More than 1.5 billion mobile phones were sold worldwide last year while about 140 million handsets were refurbished, representing a 13% growth on the previous year. ‘Second-life phones are becoming a lot more popular,’ Meriam Ben Ali of eco-phone brand SmAAArt told Recycling International at the Pollutec expo.
SOFI Group subsidiary SmAAArt and its French partners recycle 40% of all phones collected annually, most of which can be rerfurbished. ‘Not only do consumers save up to 50% on purchasing costs, we saved 6000 tonnes of materials in 2017 alone,’ Ben Ali said at the trade show in Lyon.
She explained howrefurbished handhelds are initially scanned with patented software, logging 40 critical points. These include battery status, external and internal damage, howoften the device has been charged, brand/colour/model type and where it was sold.
‘We are very thorough,’ Ben Ali said. ‘The devices are scrutinised as carefully as if they were brand-new products. Our engineers can spot any problem thanks to their dedicated training at our in-house SOFI Academy.’
‘Sales of second-life phones have definitely gone up during the last few years, particularly thanksto our pop-up store in Paris,’ Ben Ali said. ‘The feedback from the people has been wonderful. A few weeks ago, a couple of well-known lifestyle bloggers visited our Paris shop to write about the high quality of our products.’
She added: ‘People traditionally believe that only new batteries and new components can be good but that’s simply not true. We have a range of various grades; A, B, C and D. They all have 100% functionality and the real difference is on the outside; for example scratches on the outer case.’ Naturally, prices vary accordingly.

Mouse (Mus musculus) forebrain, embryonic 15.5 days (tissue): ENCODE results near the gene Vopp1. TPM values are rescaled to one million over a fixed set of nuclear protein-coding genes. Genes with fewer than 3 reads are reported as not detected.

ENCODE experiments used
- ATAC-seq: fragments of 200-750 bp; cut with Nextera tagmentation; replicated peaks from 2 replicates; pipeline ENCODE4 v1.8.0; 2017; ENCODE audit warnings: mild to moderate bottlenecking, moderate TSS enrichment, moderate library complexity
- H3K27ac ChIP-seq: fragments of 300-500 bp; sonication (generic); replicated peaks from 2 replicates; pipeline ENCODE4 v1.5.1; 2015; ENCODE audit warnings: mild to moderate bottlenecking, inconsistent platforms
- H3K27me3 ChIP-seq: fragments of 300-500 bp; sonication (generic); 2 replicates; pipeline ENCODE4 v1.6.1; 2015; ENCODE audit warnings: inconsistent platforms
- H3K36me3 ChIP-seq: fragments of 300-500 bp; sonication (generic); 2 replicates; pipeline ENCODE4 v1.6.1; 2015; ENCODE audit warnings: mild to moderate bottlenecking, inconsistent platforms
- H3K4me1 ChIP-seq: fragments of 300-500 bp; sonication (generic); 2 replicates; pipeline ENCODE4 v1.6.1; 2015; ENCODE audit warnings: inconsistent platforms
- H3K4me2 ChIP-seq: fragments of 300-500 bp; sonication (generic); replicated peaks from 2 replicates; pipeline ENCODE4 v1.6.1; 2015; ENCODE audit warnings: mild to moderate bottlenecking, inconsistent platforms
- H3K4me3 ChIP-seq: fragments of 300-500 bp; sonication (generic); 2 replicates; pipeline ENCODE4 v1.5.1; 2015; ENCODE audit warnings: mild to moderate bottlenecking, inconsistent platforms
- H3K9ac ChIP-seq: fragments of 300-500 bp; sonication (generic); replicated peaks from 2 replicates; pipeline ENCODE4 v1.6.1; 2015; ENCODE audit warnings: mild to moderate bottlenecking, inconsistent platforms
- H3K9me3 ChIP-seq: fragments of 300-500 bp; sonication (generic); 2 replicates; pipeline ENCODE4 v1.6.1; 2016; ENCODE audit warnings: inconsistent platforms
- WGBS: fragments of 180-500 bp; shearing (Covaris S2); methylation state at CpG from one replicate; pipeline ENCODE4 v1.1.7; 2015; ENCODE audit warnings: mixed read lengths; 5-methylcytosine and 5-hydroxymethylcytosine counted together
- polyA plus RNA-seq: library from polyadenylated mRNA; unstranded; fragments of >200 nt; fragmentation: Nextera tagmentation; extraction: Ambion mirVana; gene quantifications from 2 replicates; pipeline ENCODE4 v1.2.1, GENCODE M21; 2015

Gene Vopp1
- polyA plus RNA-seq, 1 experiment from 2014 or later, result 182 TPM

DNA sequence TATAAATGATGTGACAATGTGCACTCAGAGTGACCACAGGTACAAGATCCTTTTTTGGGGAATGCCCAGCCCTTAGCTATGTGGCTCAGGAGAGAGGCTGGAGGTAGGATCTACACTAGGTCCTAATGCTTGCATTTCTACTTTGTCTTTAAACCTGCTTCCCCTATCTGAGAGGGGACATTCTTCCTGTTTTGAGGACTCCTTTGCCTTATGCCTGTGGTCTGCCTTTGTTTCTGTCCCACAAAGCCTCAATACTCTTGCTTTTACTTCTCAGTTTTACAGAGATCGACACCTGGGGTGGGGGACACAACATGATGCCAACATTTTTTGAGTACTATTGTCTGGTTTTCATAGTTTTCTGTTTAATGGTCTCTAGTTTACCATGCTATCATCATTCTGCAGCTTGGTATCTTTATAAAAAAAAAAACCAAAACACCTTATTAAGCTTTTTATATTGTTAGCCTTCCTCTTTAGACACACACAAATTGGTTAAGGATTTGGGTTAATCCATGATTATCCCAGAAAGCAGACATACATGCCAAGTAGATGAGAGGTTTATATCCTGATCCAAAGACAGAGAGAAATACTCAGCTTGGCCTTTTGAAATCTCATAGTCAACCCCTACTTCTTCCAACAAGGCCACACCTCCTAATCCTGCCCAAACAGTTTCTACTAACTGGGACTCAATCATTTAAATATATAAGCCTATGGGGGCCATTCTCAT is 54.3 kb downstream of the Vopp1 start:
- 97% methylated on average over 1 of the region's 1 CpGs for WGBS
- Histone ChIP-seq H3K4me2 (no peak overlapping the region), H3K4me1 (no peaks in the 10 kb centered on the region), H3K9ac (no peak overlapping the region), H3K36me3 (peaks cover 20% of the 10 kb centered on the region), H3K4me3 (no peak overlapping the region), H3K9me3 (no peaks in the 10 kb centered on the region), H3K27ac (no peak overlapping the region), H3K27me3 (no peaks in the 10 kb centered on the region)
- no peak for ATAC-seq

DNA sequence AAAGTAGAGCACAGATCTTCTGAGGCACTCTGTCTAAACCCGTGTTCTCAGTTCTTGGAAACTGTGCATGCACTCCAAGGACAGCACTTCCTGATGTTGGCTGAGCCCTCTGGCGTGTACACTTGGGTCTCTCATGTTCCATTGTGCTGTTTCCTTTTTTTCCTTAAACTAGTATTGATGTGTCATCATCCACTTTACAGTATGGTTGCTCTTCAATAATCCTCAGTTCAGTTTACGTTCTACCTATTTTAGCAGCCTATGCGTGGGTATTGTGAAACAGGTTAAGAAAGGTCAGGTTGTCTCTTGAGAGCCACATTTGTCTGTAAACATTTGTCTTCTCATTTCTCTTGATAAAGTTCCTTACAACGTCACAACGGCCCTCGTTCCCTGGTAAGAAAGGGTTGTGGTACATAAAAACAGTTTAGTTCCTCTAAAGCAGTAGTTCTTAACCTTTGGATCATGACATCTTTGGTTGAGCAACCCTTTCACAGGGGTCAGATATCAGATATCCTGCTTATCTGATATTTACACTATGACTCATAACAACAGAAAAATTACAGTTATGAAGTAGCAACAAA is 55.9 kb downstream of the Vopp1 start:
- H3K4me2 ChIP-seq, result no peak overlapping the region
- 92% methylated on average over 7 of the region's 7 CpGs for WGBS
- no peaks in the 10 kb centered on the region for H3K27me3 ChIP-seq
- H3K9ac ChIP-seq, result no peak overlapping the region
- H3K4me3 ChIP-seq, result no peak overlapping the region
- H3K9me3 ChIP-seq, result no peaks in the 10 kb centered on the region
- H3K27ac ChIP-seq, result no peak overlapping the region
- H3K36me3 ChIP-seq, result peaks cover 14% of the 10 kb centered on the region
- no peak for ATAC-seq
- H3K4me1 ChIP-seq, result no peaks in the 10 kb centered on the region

Functionality vs aesthetics
‘Consumers are really getting on board. They want devices that work – period: the rest is aesthetics.’ A recent French telecom study reported that some 30% of French consumers are tempted to purchase a new electronic device during the winter holidays. Around 40% said they would have no problem buying a phone that had some visible defect, aslong as the device worked properly and the price was reduced by a third.
SmAAArt also strives to combine sustainable business with social engagement. The company’s business model includes recruiting people who experience difficulty finding steady employment. It also regularly organises recycling projects at French hospitals and supports the fight against cancer by donating to R&D. ‘We want fair chances for all,’ said Ben Ali.
Stay tuned for the full Pollutec review, which will be featured in the January/February issue of Recycling International!
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